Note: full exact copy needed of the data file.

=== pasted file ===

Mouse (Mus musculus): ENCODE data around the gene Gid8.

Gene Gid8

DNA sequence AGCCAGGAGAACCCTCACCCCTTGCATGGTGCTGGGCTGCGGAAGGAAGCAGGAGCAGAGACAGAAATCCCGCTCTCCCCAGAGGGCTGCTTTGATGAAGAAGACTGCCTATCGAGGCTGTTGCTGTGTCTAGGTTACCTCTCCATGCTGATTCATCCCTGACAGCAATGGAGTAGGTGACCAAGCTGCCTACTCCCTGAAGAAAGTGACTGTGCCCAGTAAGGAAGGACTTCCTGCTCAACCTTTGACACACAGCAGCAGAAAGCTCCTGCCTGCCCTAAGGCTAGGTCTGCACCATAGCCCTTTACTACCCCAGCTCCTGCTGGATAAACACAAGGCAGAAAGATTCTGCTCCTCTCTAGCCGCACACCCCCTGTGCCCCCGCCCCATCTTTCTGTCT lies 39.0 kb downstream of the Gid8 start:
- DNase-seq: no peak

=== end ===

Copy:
Mouse (Mus musculus): ENCODE data around the gene Gid8.

Gene Gid8

DNA sequence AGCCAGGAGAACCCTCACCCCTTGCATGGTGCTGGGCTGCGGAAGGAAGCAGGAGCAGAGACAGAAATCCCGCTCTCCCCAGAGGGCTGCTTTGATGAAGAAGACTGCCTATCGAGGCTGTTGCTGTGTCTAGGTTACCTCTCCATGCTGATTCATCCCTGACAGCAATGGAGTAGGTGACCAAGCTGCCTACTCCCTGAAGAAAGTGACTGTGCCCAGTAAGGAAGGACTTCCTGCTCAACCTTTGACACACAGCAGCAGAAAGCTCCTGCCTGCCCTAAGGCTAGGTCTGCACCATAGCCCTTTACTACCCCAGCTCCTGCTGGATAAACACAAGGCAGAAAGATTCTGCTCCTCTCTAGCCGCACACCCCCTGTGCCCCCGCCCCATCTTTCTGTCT lies 39.0 kb downstream of the Gid8 start:
- DNase-seq: no peak